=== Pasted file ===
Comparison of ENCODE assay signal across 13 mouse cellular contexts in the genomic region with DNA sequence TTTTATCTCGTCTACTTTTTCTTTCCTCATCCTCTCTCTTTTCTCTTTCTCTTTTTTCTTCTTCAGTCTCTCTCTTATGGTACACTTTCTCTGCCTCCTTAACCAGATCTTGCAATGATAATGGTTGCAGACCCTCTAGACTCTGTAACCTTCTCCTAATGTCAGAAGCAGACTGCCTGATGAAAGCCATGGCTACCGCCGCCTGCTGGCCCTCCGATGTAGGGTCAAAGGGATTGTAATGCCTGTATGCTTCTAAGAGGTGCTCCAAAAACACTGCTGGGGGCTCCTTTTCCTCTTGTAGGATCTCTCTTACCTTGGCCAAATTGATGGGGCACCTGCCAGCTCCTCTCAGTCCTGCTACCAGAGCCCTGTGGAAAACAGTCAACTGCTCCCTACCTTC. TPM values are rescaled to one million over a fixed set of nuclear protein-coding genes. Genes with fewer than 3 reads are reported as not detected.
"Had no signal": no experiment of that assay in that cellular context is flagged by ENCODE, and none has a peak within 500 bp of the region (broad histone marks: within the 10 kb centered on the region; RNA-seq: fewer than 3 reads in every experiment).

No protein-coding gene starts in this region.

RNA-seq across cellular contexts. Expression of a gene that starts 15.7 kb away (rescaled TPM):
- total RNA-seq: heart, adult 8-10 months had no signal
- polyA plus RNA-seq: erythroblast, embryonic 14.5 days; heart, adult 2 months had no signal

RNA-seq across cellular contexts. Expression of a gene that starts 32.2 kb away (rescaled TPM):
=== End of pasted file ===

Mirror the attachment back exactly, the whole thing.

Comparison of ENCODE assay signal across 13 mouse cellular contexts in the genomic region with DNA sequence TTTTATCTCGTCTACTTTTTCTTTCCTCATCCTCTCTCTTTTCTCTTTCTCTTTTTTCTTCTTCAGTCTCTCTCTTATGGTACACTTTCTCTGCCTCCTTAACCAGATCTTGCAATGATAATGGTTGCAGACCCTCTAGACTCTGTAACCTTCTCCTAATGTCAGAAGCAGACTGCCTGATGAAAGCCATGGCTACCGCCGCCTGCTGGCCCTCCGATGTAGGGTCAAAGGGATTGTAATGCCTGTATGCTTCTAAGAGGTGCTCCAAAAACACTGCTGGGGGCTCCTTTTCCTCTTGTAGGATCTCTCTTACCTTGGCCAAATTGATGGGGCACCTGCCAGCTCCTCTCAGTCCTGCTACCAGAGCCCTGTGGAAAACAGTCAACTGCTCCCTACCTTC. TPM values are rescaled to one million over a fixed set of nuclear protein-coding genes. Genes with fewer than 3 reads are reported as not detected.
"Had no signal": no experiment of that assay in that cellular context is flagged by ENCODE, and none has a peak within 500 bp of the region (broad histone marks: within the 10 kb centered on the region; RNA-seq: fewer than 3 reads in every experiment).

No protein-coding gene starts in this region.

RNA-seq across cellular contexts. Expression of a gene that starts 15.7 kb away (rescaled TPM):
- total RNA-seq: heart, adult 8-10 months had no signal
- polyA plus RNA-seq: erythroblast, embryonic 14.5 days; heart, adult 2 months had no signal

RNA-seq across cellular contexts. Expression of a gene that starts 32.2 kb away (rescaled TPM):